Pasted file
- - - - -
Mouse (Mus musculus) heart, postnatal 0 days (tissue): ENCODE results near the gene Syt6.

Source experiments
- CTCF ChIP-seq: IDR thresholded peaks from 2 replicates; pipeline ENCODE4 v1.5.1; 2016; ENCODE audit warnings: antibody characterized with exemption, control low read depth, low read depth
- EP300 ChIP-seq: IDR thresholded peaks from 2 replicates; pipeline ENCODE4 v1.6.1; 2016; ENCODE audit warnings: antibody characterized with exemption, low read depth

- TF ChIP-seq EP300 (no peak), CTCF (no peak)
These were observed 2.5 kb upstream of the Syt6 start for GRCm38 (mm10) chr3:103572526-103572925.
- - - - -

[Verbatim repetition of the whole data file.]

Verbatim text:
Mouse (Mus musculus) heart, postnatal 0 days (tissue): ENCODE results near the gene Syt6.

Source experiments
- CTCF ChIP-seq: IDR thresholded peaks from 2 replicates; pipeline ENCODE4 v1.5.1; 2016; ENCODE audit warnings: antibody characterized with exemption, control low read depth, low read depth
- EP300 ChIP-seq: IDR thresholded peaks from 2 replicates; pipeline ENCODE4 v1.6.1; 2016; ENCODE audit warnings: antibody characterized with exemption, low read depth

- TF ChIP-seq EP300 (no peak), CTCF (no peak)
These were observed 2.5 kb upstream of the Syt6 start for GRCm38 (mm10) chr3:103572526-103572925.